One of the classic problems in probability theory is the “matching problem.” This problem has many variations and dated back to the early 18th century. There are many ways to describe the problem. One such description is the example of matching letters with envelops. Suppose there are letters with matching envelops (assume that each letter has only one matching envelop). Further suppose that the secretary stuffs the letters randomly into envelops. What is the probability that every letter is matched correctly, or that no letter is matched correctly or that exactly letters are stuffed into the correct envelops? In this post we solve a simpler problem. What is the probability that at least one letter is stuffed into a correct envelop? Though the answer is in terms of the total number of letters , it turns out that the answer is practically independent of and is roughly .

We first states the formula for the union of events. After we apply this formula to obtain the answer to the matching problem, we give a sketch of a proof to the formula.

**The union of n events**

For any events that are defined on the same sample space, we have the following formula:

where

,

,

Note that in the general term , the sum is taken over all increasing sequence , i.e. . For , we have the following familiar formulas:

**The matching problem**

Suppose that the letters are numbered . Let be the event that the letter is stuffed into the correct envelop. Then is the probability that at least one letter is matched with the correct envelop.

The probability of the intersection of events is:

.

For , we have . Note that the position is fixed and we permute the other positions. For , we have . Here, the and positions are fixed and we permute the other positions.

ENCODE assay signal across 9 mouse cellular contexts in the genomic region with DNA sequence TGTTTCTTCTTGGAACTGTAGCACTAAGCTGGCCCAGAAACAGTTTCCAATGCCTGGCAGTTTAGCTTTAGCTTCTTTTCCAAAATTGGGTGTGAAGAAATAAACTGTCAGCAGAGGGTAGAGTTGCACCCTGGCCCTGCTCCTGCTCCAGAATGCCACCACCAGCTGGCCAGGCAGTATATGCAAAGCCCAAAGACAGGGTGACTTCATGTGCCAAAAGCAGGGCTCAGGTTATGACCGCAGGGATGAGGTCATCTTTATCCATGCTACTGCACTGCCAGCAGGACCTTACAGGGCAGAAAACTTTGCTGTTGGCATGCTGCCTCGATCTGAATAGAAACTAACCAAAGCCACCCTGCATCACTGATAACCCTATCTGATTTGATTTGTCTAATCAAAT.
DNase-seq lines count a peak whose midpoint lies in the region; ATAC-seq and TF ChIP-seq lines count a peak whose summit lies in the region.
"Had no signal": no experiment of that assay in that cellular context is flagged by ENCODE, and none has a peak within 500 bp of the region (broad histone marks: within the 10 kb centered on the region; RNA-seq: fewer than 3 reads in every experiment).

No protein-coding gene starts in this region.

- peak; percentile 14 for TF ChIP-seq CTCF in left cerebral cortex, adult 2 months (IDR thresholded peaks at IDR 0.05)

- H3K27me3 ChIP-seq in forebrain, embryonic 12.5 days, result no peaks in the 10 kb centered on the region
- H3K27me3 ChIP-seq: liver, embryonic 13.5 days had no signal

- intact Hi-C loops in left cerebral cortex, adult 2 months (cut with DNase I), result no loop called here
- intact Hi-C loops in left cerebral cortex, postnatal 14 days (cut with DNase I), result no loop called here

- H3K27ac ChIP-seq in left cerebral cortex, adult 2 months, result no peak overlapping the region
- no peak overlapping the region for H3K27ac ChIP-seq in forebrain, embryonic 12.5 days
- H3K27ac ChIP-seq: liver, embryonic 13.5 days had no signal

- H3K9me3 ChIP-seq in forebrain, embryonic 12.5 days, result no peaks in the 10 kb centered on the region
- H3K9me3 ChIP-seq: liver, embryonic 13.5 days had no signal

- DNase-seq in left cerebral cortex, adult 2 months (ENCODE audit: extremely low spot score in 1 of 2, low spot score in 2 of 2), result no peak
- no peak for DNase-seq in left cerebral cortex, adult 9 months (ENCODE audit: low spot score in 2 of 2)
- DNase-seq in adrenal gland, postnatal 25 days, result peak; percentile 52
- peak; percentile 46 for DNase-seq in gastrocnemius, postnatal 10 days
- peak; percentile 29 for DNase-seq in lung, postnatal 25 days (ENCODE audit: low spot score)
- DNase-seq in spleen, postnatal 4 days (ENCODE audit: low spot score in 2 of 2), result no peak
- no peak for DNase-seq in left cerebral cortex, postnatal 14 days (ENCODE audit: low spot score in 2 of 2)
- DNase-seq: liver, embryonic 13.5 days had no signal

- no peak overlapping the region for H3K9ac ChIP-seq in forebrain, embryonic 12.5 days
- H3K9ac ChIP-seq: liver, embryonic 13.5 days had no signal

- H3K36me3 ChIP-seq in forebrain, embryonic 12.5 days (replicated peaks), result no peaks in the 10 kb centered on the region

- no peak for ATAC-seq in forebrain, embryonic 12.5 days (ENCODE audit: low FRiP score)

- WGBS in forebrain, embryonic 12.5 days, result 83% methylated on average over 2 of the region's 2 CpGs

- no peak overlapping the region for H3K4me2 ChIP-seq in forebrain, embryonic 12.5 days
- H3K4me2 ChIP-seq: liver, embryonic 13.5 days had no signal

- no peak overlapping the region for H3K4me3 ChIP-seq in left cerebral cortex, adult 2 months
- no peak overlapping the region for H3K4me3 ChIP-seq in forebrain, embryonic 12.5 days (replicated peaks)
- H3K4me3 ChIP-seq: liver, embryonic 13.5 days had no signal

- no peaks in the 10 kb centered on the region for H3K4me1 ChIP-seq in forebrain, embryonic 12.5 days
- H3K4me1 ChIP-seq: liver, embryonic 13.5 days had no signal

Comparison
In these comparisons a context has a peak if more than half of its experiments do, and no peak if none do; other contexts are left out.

We now show that . There are number of ways to have matches out of letters. Thus we have:

Using the formula for the union of events, we have:

Note that the left hand side of the above is the first terms of the expansion of . Thus we have:

The above limit converges quite rapidly. Let . The following matrix shows the first several terms of this limit.

**Sketch of proof**

We now discuss the union formula:

The key idea is that any sample point in the union is counted exactly one time in the right hand side of the formula. Suppose that a sample point is in exactly events . Then the following shows the number of times the sample point is counted in each expression:

times

times

times and so on

Thus the sample point in question will be counted exactly times in the right hand side of the formula.

The following is the derivation that .

Excellent site

Can you solve this problem for me

I have 4 (say x) identical chocolates (A,A,A, A) and 3 (say y) additional chocolates (B,C,D) which are completely distinct (as identified above) and I wish to distribute it among 3 (say z) children (P,Q.R,) such that each child P,Q.R, gets atleast one chocolate. How many ways can I distribute – I am looking at a simple formulae (in x,y,z)

[ It is easy if the condition given in last line of each person getting one chocolate is not stated in which case 4 identical gets distributed in

(4 + 5 -1) C ( 5 -1) ways and 5^3 ways for non identical chocolates and we multiply the two results ]

I can get the answer using different cases but becomes long

next part of the question is if 2 more children are added (making it > 4) how does this formula change

Hi Dan,

Can you consider a write up for the second part:

What is the probability that exactly k of the letters match their envelope?

The probability that there are exactly k matches is derived in the following post:

More about the matching problem

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